Beer has a problem with the way that boyd and Ellison go about framing their questions. He believes that they’re not asking the right questions – he thinks that instead of asking people how to use social media, we should ask larger questions and use social media to find the answer. In particular, Beer doesn’t like how boyd and Ellison differentiate between Friends and friends (online vs. in “real life) as well as the differences they point out about mediated and unmediated communication. Beer believes that all forms of communication are somehow mediated, which I agree with. He also believes that there shouldn’t necessarily be different terms for Friends and friends, claiming that who you’re friends with in the physical world is often the same relationship online. I also agree with him on this.
I like boyd and Ellison’s article as a point of reference; they do an excellent job giving us the basics and the definitions of social networks/social networking sites. As I mentioned, however, I have to say that I agree with Beer’s issues with their article. Beer also brings up capitalism and how it cannot be overlooked in the realm of social media, stating that it plays a huge role in the sites, the ideologies they enforce, and how users interact with them. While I also agree that capitalism is not a point within social media that should be overlooked, I also want to point out that capitalism applies differently to different sites and different users. Beer would probably agree with me, but in the last 4 years a lot has changed that he couldn’t have foreseen.
What I’m really trying to get at is some forms of social media are purely used for capitalistic purposes, while other users are simply trying to kill some time looking at friend’s photos. In particular, Twitter has become a site a lot of businesses and companies have utilized simply to promote and drag attention to their industry. I work in New York Magazine‘s PR Department, for example, and I manage the Twitter and Facebook accounts. I see how many more viewers it gets the company, so I can understand how crucial social networks can be for particular companies. Another example would be LinkedIn, a purely professional social media site that allows users to network themselves and their companies. Twitter has also changed the types of people we interact with in the online world. While it’s still true that most of our Friends and friends are one in the same, I personally can say that I have many followers/I follow people on Twitter that I don’t personally know simply because they’re funny/businesses/news sources/etc.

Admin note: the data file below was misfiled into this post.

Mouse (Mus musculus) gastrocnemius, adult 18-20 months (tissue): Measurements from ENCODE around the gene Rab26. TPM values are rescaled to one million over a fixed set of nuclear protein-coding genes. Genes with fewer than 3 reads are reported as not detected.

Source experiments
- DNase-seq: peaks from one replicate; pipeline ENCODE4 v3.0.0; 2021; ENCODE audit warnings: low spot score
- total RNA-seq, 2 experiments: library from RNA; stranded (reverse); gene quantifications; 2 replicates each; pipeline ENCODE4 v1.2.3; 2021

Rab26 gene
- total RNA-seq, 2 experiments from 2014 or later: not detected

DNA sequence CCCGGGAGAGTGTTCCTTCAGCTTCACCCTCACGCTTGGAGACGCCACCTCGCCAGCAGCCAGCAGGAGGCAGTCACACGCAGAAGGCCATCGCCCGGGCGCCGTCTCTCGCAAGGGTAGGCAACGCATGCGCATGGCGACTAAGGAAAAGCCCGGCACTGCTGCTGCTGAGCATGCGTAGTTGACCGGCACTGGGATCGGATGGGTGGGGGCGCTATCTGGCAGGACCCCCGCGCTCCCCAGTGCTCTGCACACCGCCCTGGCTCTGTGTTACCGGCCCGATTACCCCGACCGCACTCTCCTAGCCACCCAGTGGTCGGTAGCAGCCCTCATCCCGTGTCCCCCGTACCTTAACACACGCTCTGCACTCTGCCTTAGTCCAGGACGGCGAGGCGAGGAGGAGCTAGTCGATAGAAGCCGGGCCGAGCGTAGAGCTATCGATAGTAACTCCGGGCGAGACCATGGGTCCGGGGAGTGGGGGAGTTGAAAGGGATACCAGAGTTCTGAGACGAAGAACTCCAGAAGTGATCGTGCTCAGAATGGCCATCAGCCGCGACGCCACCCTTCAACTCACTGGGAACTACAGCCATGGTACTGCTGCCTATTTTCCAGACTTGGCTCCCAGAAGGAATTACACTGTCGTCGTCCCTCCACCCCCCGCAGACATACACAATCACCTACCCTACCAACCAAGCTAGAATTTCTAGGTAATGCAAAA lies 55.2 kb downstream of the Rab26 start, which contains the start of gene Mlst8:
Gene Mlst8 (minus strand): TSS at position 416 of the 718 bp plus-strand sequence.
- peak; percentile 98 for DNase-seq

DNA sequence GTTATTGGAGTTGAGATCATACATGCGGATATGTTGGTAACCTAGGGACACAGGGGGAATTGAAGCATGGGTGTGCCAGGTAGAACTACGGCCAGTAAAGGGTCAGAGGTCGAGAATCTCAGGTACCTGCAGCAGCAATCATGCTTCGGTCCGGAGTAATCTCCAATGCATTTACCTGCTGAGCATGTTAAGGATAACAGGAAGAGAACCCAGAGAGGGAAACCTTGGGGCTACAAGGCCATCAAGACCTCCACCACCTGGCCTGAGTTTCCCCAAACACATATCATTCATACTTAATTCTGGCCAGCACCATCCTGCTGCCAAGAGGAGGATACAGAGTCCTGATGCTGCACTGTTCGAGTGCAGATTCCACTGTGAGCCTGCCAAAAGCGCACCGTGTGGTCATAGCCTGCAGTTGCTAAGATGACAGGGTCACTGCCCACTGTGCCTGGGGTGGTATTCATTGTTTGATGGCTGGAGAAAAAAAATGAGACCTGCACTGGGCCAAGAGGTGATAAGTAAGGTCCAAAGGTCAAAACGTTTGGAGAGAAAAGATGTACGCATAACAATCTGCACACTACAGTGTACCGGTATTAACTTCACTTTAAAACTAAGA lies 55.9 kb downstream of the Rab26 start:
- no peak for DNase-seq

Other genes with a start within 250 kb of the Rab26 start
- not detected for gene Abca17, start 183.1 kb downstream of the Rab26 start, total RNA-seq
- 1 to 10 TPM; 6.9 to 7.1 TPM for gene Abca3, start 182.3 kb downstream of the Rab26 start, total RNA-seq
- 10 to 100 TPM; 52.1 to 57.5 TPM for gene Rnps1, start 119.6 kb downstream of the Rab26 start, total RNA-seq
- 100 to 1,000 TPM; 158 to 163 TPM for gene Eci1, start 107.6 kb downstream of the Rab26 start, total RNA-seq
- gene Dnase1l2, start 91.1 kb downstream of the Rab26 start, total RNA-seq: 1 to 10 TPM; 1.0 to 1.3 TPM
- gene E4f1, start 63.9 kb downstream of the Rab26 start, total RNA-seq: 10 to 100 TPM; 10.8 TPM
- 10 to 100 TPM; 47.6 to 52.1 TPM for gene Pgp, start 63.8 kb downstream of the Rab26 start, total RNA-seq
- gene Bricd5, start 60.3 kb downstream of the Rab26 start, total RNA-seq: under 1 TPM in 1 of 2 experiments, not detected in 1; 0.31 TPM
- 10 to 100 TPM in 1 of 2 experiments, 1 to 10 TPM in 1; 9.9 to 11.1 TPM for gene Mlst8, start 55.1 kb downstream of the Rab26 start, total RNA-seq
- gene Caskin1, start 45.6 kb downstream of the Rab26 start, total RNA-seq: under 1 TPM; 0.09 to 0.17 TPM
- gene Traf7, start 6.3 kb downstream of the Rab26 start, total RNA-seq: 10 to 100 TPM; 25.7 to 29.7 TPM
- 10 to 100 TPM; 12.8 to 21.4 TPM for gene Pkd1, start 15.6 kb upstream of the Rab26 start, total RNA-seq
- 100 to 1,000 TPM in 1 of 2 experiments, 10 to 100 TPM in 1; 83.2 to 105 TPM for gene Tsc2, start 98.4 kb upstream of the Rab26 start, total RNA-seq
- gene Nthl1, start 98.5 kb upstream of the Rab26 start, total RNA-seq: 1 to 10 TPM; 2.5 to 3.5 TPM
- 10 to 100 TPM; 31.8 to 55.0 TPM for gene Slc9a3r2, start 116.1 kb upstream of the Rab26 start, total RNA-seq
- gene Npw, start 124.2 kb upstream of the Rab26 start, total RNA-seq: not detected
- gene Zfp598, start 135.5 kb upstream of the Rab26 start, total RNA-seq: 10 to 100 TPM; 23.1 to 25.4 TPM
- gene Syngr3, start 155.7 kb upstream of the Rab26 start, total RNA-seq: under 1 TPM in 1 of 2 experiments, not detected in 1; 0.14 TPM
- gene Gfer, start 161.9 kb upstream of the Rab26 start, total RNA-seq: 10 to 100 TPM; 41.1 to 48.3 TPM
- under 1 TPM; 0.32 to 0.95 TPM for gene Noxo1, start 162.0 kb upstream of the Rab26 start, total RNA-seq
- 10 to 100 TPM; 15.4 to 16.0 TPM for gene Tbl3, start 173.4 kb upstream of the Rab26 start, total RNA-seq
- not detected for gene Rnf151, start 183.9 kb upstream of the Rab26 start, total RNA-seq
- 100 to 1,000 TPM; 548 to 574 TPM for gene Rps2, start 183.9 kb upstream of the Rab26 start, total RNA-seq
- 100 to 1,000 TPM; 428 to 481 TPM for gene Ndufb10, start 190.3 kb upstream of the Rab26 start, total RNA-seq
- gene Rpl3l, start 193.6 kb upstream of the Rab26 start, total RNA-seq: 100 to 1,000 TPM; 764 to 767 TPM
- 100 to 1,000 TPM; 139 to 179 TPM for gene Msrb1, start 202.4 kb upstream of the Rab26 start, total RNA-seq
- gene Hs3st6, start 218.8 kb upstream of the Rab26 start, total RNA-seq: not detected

I think social media is really tough to analyze as a whole because different sites are used in completely different ways. It’s difficult to sit down and make broad analyses of social media as a whole and I think a better approach would maybe be to look at different types of social media in multiple contexts, compare them and see what each one is doing and how users within our society are reacting to and using them. I also think it’s important to ask broader social questions like Beer suggests, such as “Is there any socio-technical explanation for how society has shaped within the last 4 years?” and then maybe attempt to analyze that by seeing how Twitter and Facebook have changed over the years and consequently affected our society and human interactions. I think that by doing this, you could get a much better picture of the importance and affect of each social networking site. It seems silly and overcomplicated to try to analyze each site at once. While I agree with boyd and Ellison on some of the basics of social media, it doesn’t make sense to say that Reddit and LinkedIn have similar purposes.
It would also be interesting to compare the end results of certain types of social media – to get to the heart of what people really aim to get out of them and how this reflects our society as a whole. What is someone really trying to get at, for example, when they’re tweeting at celebrities? Obviously they want to get a response back but they know it’s not likely to happen. Is it simply because they know that this is really the only site they can do that on, or is there something more? Maybe people simply want to get recognized and gain more followers, or maybe they’re just trying to be the latest trend (pun intended). No matter what the reason may be, what does this really say about our society? It could be that we like living in the online realm better than we do the “real world.” Does this show throughout our society? There are so many questions and ways to go about it, but I think what I’m really trying to say is that there’s just too much social media these days to categorize it all as one. It is necessary to analyze them separately and in multiple contexts to really understand how these sites are affecting the physical world and vice versa.